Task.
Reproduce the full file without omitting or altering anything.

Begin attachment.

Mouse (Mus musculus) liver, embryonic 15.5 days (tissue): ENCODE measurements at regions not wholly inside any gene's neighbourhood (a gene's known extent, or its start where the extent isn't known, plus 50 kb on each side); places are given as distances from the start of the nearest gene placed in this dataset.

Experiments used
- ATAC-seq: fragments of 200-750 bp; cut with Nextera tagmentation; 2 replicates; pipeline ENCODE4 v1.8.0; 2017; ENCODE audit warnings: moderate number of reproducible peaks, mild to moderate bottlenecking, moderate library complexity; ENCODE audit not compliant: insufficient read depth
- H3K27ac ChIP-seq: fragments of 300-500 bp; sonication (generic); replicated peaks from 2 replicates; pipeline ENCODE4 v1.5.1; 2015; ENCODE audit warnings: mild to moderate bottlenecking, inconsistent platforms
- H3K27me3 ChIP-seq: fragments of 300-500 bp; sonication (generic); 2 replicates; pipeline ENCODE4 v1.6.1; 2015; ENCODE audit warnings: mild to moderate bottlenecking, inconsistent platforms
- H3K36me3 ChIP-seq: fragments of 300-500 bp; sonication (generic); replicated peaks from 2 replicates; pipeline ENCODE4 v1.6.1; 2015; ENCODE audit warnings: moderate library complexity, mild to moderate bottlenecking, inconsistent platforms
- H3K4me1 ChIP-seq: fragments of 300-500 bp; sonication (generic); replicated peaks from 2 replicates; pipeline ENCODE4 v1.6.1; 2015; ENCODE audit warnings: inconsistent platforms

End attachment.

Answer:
Mouse (Mus musculus) liver, embryonic 15.5 days (tissue): ENCODE measurements at regions not wholly inside any gene's neighbourhood (a gene's known extent, or its start where the extent isn't known, plus 50 kb on each side); places are given as distances from the start of the nearest gene placed in this dataset.

Experiments used
- ATAC-seq: fragments of 200-750 bp; cut with Nextera tagmentation; 2 replicates; pipeline ENCODE4 v1.8.0; 2017; ENCODE audit warnings: moderate number of reproducible peaks, mild to moderate bottlenecking, moderate library complexity; ENCODE audit not compliant: insufficient read depth
- H3K27ac ChIP-seq: fragments of 300-500 bp; sonication (generic); replicated peaks from 2 replicates; pipeline ENCODE4 v1.5.1; 2015; ENCODE audit warnings: mild to moderate bottlenecking, inconsistent platforms
- H3K27me3 ChIP-seq: fragments of 300-500 bp; sonication (generic); 2 replicates; pipeline ENCODE4 v1.6.1; 2015; ENCODE audit warnings: mild to moderate bottlenecking, inconsistent platforms
- H3K36me3 ChIP-seq: fragments of 300-500 bp; sonication (generic); replicated peaks from 2 replicates; pipeline ENCODE4 v1.6.1; 2015; ENCODE audit warnings: moderate library complexity, mild to moderate bottlenecking, inconsistent platforms
- H3K4me1 ChIP-seq: fragments of 300-500 bp; sonication (generic); replicated peaks from 2 replicates; pipeline ENCODE4 v1.6.1; 2015; ENCODE audit warnings: inconsistent platforms